The year 1988 marked the beginning of Dylan's collaboration with the Traveling Wilburys, which was a group made up of Dylan and veteran music stars George Harrison, Jeff Lynne, Roy Orbison, and Tom Petty, on two albums, 1988's Traveling Wilburys and Traveling Wilburys Volume 3--no second volume was ever recorded--which was released in 1990. In 1988 Dylan was inducted into the Rock and Roll Hall of Fame, and was honored by noted rock star Bruce Springsteen, who commented during the induction ceremony that "Bob {Dylan} freed the mind the way Elvis {Presley} freed the body. He showed us that just because the music was innately physical did not mean that it was anti-intellectual.... He invented a new way a pop singer could sound, broke through the limitations of what a recording artist could achieve, and changed the face of rock and roll forever."

In May 1997, Dylan was stricken with a sometimes fatal fungal infection called histoplasmosis, which caused the sac surrounding his heart to swell, resulting in a condition known as pericarditis. The news of his subsequent hospitalization concerned numerous music fans, but Dylan was too ill to reflect on the significance of his own mortality. He told Newsweek's David Gates, "Mostly I was in a lot of pain. Pain that was intolerable. That's the only way I can put it." Nevertheless, Dylan recovered, and although he needed to take a variety of medications, he began performing again in August 1997 of that same year. In September Dylan performed for Pope John Paul II--reportedly at the Pope's request--at a eucharistic conference in Bologna, Italy. And in December, 1997, Dylan became the first rock star ever to receive Kennedy Center honors.

In addition to the struggle with illness and the professional accolades that marked Dylan's experience during 1997, the artist's album Time Out of Mind was released in September and was greeted with rave reviews. The album also garnered Dylan three Grammy Awards--Album of the Year, Male Rock Performance (for "Cold Irons Bound"), and Contemporary Folk Album. Critics declared that Dylan had again managed to reinvent himself and provide his fans with a fresh sound. Time's Christopher John Farley applauded the album, pronouncing: "Dylan has found purpose in his inner battle to reignite his imagination. Turning the quest for inspiration itself into relevant rock--that is alchemic magic." And Newsweek contributor Karen Schoemer maintained: "Time Out of Mind is rewarding precisely because it's so outside the present. In an era defined by novelty hits and slick video edits, it's a reminder that music can mean something more: it can be personal, uncompromised and deeply felt."

by Lynn M. Spampinato

Bob Dylan's Career

Composed more than five hundred songs since early 1960s, including "Blowin' in the Wind," "The Times They Are A-Changin'," "A Hard Rain's A-Gonna Fall," "It Ain't Me, Babe," "Mr. Tambourine Man," "Desolation Row," "Like a Rolling Stone," "Lay Lady Lay," and "Forever Young"; recorded with rock groups including The Band, 1975, The Traveling Wilburys (with Jeff Lynne, Tom Petty, George Harrison, and Roy Orbison), 1988 and 1990, and The Grateful Dead, 1989; appeared in concert and performed with rock bands including Tom Petty and the Heartbreakers and the Grateful Dead, mid 1980s; solo singer and musician in concerts since early 1960s, including appearances at the Newport Folk Festival in 1962 and 1965, the Woodstock Festivals in 1969 and 1994, and the Live Aid benefit concert in 1985; appeared in numerous American cities on tour, including a national tour in 1995-96; international appearances include concerts in Europe, Australia, Japan, and a special performance for Pope John Paul II at a Roman Catholic Youth rally in Bologna, Italy, on September 27, 1997; performed on television programs, including Hard to Handle, 1986, Columbia Records Celebrates the Music of Bob Dylan, 1992, One Irish Rover, 1992, The Bob Dylan 30th Anniversary Celebration, 1993, and MTV Unplugged, 1995; film appearances include Don't Look Back, 1965, Eat the Document, 1966, Johnny Cash: The Man, His World, His Music, 1970, Pat Garrett and Billy the Kid (also director), 1972, Concert for Bangladesh, 1972, Rolling Thunder, 1977, Renaldo and Clara, 1978, The Last Waltz, 1978, Hearts of Fire, 1987, A Vision Shared: A Tribute to Woody Guthrie and Leadbelly, 1988, and Imagine: John Lennon, 1988.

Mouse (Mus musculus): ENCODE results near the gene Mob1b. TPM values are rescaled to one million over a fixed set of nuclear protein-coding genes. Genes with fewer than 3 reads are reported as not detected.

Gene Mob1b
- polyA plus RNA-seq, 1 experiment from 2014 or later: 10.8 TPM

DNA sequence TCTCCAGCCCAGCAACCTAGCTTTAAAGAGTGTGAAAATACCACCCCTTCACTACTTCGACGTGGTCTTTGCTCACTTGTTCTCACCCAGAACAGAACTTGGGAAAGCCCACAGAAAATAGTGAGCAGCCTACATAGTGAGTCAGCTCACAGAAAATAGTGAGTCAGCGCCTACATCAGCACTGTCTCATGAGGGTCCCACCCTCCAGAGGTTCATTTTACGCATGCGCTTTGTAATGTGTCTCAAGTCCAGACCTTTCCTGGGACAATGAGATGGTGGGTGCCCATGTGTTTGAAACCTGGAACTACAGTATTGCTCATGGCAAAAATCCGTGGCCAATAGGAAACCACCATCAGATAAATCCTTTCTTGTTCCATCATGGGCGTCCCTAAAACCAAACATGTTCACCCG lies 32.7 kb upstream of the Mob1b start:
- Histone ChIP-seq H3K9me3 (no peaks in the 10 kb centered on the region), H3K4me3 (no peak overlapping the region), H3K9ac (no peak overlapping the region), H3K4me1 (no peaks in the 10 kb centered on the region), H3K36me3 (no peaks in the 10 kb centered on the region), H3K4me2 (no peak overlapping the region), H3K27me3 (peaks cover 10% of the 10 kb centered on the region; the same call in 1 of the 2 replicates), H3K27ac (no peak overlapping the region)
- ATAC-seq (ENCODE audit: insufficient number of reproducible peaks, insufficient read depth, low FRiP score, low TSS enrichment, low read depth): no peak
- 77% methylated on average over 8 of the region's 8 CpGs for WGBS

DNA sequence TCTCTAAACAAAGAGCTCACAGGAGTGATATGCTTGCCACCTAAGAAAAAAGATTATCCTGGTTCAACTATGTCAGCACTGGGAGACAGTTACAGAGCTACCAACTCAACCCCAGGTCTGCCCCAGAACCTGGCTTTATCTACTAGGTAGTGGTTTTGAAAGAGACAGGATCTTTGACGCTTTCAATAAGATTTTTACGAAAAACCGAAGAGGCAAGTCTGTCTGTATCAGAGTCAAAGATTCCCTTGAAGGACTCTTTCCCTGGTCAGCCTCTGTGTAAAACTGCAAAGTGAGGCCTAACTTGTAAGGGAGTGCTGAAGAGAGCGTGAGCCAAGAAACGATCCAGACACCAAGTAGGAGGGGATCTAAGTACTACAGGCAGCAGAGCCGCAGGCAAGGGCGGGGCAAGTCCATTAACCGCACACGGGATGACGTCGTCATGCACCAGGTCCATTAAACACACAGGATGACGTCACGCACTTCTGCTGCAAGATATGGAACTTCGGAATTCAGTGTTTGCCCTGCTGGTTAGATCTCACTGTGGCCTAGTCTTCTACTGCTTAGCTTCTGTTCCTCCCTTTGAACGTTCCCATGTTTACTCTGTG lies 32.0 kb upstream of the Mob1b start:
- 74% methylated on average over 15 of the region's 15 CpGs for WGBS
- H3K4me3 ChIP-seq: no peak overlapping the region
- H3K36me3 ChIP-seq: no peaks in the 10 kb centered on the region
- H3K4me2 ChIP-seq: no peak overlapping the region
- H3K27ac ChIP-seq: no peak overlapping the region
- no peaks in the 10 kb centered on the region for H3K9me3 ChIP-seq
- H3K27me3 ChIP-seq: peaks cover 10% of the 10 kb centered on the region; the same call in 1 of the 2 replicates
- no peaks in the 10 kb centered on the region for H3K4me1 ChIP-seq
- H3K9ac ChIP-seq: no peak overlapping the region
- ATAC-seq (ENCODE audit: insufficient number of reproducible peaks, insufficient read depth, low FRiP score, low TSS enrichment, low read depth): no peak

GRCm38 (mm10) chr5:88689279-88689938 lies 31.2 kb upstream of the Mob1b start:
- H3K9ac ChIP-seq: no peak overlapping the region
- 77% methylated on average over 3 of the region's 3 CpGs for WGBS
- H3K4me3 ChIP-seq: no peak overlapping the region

Bob Dylan's Awards

Tom Paine Award, Emergency Civil Liberties Committee, 1963; honorary Music Degree, Princeton University, 1970; Grammy Awards, National Academy of Recording Arts and Sciences, best rock vocal performance, 1979, for "Gotta Serve Somebody"; Rolling Stone Music Award, artist of the year (tied with Bruce Springsteen), 1975, and album of the year, 1975, for The Basement Tapes and Blood on the Tracks; inducted into the Rock and Roll Hall of Fame, 1988; Commander Dans L'Ordre des Arts et Lettres from the French Minister of Culture, 1990; Lifetime Achievement Award, National Academy of Recording Arts and Sciences, 1991; Grammy Award, 1993, for World Gone Wrong; Arts award, Dorothy and Lillian Gish Prize Trust, 1997; Lifetime Achievement Award, John F. Kennedy Center honors, 1997; Three Grammy Awards, National Academy of Recording Arts and Sciences, for Album of the Year, Best Male Rock Performance, and Best Contemporary Folk Album, 1998, for Time Out of Mind.

Famous Works

Recent Updates

July 22, 2003: Dylan's soundtrack album, Masked & Anonymous, is released. Source: Yahoo! Shopping,, July 22, 2003.

June 23, 2004: The University of St. Andrews in Scotland honored Dylan with an honorary doctor of music degree. Source: E! Online,, June 17, 2004.

October 2004: Chronicles: Volume One, Dylan's memoir, will be published by Simon & Schuster, which will also issue Lyrics: 1962-2001, a comprehensive compendium of all Dylan's songs. Source: New York Times,, August 25, 2004.

January 2006: The Times They Are A-Changin', a show by Twyla Tharp based on Dylan's songs, will open at the Old Globe Theater in San Diego, California, in early 2006. Source: New York Times,, August 31, 2005.

November 23, 2005: The earliest known manuscripts by Dylan, 16 pages of handwritten poems written while he was a student at the University of Minnesota, were sold in a Christie's auction for $78,000. Source: New York Times,, November 23, 2005.

December 14, 2005: Dylan signed with XM satellite radio to host a 1-hour weekly show beginning in March, 2006. Source: New York Times,, December 14, 2005.

February 8, 2006: Dylan won a Best Long Form Music Video Grammy Award for No Direction Home. Source: New York Times,, February 9, 2006.

Further Reading